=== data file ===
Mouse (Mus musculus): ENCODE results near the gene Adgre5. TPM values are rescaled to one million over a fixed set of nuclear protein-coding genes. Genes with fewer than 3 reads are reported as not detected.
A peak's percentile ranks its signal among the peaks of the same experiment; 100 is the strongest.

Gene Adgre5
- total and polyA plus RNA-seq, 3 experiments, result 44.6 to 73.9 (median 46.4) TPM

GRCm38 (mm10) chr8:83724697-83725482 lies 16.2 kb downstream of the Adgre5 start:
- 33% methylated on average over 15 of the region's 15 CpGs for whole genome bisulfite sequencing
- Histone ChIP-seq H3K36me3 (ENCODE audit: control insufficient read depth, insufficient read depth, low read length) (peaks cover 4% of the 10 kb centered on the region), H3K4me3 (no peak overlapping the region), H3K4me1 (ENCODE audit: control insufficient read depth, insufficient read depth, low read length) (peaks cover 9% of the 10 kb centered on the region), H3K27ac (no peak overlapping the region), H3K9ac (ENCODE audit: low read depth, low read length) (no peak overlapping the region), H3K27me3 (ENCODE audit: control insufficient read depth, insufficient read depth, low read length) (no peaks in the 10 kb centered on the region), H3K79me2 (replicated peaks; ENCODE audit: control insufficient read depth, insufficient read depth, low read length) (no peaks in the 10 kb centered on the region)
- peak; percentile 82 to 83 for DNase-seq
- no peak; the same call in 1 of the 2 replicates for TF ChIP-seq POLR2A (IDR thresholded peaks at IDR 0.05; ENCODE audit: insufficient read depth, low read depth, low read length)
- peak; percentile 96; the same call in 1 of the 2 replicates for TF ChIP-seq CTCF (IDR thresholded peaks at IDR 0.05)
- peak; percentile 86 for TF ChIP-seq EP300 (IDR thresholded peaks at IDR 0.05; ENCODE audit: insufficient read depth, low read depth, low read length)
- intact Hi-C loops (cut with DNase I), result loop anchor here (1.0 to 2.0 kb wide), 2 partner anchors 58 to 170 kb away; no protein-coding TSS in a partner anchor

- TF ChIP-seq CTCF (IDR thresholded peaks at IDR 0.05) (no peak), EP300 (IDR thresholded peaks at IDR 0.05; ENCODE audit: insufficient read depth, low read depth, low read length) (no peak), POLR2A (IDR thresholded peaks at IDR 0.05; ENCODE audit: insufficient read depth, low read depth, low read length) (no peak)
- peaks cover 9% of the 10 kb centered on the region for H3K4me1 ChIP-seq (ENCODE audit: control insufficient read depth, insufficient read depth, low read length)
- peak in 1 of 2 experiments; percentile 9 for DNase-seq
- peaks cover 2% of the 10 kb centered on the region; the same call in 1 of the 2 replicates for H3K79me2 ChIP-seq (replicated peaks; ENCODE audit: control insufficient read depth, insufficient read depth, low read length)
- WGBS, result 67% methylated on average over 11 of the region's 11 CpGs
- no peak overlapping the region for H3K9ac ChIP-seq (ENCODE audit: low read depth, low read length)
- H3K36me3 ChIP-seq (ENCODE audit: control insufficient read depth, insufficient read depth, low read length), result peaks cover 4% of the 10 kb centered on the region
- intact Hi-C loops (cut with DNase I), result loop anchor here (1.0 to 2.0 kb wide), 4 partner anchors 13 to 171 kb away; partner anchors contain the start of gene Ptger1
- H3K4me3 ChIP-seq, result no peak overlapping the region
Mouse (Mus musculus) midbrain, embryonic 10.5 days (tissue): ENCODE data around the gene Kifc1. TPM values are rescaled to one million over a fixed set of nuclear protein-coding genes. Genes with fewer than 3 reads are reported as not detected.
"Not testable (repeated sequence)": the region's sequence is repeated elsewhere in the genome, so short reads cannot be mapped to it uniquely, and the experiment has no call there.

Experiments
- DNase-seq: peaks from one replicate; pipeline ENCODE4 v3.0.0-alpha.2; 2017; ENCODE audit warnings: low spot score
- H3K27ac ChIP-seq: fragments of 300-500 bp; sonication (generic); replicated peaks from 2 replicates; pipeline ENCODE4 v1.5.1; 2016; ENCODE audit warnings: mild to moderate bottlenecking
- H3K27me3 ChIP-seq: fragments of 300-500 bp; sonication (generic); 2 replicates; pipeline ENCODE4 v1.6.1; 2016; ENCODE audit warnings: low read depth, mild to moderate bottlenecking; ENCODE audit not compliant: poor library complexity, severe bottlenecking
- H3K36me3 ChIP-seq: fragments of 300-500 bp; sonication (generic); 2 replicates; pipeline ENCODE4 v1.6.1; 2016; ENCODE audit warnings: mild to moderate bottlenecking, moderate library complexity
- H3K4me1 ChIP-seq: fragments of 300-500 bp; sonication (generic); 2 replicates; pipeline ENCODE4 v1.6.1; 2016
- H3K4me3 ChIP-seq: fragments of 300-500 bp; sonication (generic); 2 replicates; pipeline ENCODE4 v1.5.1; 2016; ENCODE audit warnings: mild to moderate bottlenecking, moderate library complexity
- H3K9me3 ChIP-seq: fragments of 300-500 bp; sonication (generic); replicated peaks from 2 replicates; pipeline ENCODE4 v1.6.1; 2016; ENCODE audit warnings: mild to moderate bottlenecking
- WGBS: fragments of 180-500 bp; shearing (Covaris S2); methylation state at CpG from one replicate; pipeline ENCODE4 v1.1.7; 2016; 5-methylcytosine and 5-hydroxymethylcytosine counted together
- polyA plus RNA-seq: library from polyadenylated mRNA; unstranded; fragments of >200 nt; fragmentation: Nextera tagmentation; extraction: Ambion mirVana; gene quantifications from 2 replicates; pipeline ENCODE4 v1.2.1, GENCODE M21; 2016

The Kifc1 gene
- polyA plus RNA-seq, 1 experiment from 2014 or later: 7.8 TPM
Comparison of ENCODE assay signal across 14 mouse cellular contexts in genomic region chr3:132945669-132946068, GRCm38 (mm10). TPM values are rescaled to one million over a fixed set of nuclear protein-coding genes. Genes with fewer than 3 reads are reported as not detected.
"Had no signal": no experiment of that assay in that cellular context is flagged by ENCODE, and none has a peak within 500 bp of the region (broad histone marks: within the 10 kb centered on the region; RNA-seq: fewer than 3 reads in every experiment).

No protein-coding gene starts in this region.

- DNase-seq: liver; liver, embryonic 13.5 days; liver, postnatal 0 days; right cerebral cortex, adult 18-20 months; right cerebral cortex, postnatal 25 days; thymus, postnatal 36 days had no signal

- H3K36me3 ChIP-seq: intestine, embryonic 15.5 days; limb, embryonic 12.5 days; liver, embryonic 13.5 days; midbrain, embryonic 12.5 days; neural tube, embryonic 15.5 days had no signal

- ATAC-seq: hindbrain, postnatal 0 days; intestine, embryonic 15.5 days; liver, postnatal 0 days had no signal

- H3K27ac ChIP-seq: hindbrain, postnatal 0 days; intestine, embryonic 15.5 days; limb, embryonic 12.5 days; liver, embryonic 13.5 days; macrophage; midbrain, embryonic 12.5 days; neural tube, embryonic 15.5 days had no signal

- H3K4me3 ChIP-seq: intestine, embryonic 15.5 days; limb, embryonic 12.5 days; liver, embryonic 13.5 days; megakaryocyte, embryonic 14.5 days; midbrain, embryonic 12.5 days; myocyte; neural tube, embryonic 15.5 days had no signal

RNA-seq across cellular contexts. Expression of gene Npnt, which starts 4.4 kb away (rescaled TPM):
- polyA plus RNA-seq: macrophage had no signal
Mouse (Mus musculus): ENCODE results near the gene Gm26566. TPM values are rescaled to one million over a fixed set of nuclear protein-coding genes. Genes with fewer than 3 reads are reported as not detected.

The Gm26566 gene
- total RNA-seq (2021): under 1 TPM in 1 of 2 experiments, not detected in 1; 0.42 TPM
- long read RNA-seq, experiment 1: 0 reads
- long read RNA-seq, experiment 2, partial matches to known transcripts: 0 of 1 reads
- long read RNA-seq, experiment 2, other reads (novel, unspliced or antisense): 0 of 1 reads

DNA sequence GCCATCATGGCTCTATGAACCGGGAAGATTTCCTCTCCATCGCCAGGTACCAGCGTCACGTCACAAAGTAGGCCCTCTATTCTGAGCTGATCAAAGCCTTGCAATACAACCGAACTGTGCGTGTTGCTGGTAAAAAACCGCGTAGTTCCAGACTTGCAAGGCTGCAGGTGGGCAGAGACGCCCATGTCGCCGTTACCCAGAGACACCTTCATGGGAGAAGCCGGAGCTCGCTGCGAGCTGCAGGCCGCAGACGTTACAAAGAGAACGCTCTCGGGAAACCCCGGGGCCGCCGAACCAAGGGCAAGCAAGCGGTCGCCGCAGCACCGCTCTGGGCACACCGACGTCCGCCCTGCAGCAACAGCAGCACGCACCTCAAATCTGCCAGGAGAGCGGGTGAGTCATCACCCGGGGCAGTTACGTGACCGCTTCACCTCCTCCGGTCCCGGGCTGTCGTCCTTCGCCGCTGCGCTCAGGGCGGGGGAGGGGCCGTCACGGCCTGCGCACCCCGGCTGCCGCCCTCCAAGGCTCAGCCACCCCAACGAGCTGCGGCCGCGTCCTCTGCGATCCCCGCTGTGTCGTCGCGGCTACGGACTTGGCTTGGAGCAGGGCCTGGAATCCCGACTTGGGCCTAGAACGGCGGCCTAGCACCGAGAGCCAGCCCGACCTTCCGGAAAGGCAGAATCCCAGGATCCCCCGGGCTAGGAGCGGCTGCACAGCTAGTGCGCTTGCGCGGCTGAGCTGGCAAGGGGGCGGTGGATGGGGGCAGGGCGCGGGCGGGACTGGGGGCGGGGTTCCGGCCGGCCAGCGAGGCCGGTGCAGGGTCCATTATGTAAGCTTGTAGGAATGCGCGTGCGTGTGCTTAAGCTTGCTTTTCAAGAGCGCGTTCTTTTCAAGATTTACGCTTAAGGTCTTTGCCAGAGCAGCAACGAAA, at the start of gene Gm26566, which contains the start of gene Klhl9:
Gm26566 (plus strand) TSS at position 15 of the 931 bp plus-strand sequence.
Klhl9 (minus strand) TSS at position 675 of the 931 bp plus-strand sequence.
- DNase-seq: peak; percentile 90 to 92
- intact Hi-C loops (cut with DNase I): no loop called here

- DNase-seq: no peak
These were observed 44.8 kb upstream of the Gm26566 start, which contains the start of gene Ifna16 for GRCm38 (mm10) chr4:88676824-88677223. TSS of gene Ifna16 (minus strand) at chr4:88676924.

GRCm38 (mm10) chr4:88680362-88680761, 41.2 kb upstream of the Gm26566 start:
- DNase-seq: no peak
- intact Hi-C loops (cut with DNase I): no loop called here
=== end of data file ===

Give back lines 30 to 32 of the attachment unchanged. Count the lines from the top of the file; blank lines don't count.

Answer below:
- H3K4me3 ChIP-seq: fragments of 300-500 bp; sonication (generic); 2 replicates; pipeline ENCODE4 v1.5.1; 2016; ENCODE audit warnings: mild to moderate bottlenecking, moderate library complexity
- H3K9me3 ChIP-seq: fragments of 300-500 bp; sonication (generic); replicated peaks from 2 replicates; pipeline ENCODE4 v1.6.1; 2016; ENCODE audit warnings: mild to moderate bottlenecking
- WGBS: fragments of 180-500 bp; shearing (Covaris S2); methylation state at CpG from one replicate; pipeline ENCODE4 v1.1.7; 2016; 5-methylcytosine and 5-hydroxymethylcytosine counted together